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France

Eye on France: The terrible truth about Bob, Brino and Boris

media Keeping a grip on things: UK prime minister Boris Johnson wondering why he ever wanted the bloody job in the first place. REUTERS/Phil Noble

Brexit has profoundly altered the political landscape in the United Kingdom. But the decision of Her Majesty's subjects to leave the European Union has also changed the English language.

The linguists and scholars at French daily paper Le Figaro today turn their beady eyes to this very question.

The word “Brexit” itself is a prime example. Before 2012, the word didn’t exist at all. Now you’re left wondering how we ever managed without it.

The chaps and chapesses at the Oxford Dictionary of the English Language define it as a contraction of “British, or Britain, and exit”. Thank you for that. At least it's clear, which is more than you can say about the event itself.

“Bob,” used to be a boy’s name, short for Robert. Now it’s an acronym standing for what we all, more or less, are: “Bored of Brexit”.

And “Brino”? That’s “Brexit in name only,” a term of disparagement used by hard-line leavers to express their distrust of people like former Prime Minister Theresa May, whom they suspect of not really wanting to leave, or of accepting some watered-down departure deal.

Which leads me to “Remoaners,” those losers who voted against departure and, in the estimation of the majority who wanted to leave, have never stopped complaining about their defeat.

To prorogue or not to prorogue?

Before Boris Johnson started his parliamentary drive to redefine democracy, none of us would ever have used or even known the word “prorogued”. Now we throw it around like potatoes at an Irish wedding. Some people even pretend to know what it means.

Some of the problems posed by the break-up have forced the cross-channel neighbours to use French, God be good to us! Unable to find a suitable term for the global judicial corpus of treaties, directives, bulletins and rules which link member states to the continental community, the departing have had to resort to the horribly foreign expression “les acquis communautaire”. Les hacky what?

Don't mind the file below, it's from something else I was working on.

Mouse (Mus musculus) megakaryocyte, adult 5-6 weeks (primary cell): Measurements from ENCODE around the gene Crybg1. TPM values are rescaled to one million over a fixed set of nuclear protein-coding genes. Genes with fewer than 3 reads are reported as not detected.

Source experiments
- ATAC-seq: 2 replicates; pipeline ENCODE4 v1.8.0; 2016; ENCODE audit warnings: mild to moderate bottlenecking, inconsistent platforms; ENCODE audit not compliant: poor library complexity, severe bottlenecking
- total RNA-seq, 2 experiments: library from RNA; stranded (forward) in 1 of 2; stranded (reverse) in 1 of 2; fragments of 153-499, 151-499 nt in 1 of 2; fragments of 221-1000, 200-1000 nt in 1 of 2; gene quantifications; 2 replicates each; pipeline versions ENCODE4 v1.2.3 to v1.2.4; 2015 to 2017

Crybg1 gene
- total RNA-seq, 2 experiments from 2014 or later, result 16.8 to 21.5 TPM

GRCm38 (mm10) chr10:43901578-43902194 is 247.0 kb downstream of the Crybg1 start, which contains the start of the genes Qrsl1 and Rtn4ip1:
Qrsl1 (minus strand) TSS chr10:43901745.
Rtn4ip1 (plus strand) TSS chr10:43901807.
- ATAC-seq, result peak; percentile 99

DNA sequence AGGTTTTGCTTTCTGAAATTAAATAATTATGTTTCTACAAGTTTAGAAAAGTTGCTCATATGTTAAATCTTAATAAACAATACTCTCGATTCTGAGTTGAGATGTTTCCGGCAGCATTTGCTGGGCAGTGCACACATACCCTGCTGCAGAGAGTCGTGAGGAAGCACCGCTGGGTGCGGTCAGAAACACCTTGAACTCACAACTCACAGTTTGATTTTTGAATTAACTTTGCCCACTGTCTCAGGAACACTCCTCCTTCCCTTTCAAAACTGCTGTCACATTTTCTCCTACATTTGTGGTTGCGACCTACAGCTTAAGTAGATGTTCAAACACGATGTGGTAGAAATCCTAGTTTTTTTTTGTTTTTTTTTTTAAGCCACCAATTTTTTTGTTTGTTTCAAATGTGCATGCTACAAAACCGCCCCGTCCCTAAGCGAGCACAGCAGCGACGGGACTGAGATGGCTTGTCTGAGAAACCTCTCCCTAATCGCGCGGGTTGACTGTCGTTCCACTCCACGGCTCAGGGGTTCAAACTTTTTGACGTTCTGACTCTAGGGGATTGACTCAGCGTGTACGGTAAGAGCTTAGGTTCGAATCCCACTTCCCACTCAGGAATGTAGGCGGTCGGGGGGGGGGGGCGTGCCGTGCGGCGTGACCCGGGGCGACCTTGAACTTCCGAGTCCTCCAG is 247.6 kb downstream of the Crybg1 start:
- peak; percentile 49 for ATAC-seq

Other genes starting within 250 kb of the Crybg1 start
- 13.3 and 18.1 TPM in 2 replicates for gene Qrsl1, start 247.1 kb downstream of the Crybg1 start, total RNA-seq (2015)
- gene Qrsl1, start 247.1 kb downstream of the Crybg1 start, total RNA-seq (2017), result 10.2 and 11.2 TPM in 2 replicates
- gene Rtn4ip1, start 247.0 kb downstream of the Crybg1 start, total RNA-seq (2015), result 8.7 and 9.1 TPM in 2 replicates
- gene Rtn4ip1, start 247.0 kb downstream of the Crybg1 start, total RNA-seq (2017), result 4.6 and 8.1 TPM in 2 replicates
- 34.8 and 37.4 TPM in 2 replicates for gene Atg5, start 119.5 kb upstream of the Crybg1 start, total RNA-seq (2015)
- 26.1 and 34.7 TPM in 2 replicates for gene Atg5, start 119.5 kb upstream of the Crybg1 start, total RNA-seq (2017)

Article 50 is not, strictly speaking, a linguistic problem. It’s certainly a diplomatic one. It has been part of the European rule book since 2007 and the Treaty of Lisbon. The idea was to leave a door open to the then-unthinkable, that anybody might actually want to leave. The rules clearly state that any member state may decide to leave the union, provided such a decision is reached in conformity with the constitution of the departing nation. Unfortunately, as any schoolperson can tell you, the departing nation in the case does not have a constitution. Not a written one, at any rate. And that, as we’ve seen, leaves a large margin for error and idiocy.

Because nobody expected anyone ever to want to use Article 50, the details are few and far between, and do not define either the terms or the conditions under which departure might take place.

The best of all is the fact that Article 50 was the brainchild of a Frenchman, Alain Lamassoure. They should put up a statue of him in Trafalgar Square.

The brutal truth about the backstop

The much-talked-about “backstop” is so serious for my Irish countrymen, I’m not even going to try to be funny. A real backstop is a low-level safety device intended to prevent accidents. In a disintegrating Europe, with a land border separating the remainers in the Republic of Ireland from the leavers in Northern Ireland, which is part of the United Kingdom, you need some way of enforcing import and export tariffs, as well as of controlling the passage of individuals, without a return of the hated Border which saw modern Ireland brought to the brink of civil war in the 70s, 80s and 90s.

The Good Friday Agreement which brought peace to the island of Ireland in 1998 specifically abolished the border.

So the backstop is a safety-net proposal which would give Northern Ireland special status from a customs and excise point of view. Except that no one has come up with a workable version of such a device, which would be acceptable to all.

Boris the Brextremist!

But, back to the linguistics. Among the wonderful new words this crisis has given us is “Brextremist,” someone who wants to leave at all costs. Even at the cost of honesty, common sense and the destruction of the last shreds of the British Empire. The current prime minister, for example.

Boris Johnson has himself made a solid contribution to the capacity of the English language to express carelessness and arrogance in the face of unutterable chaos and catastrophe, as in “you’re making an awful Boris of that”!

There are worse ways of going down in History! But not many.

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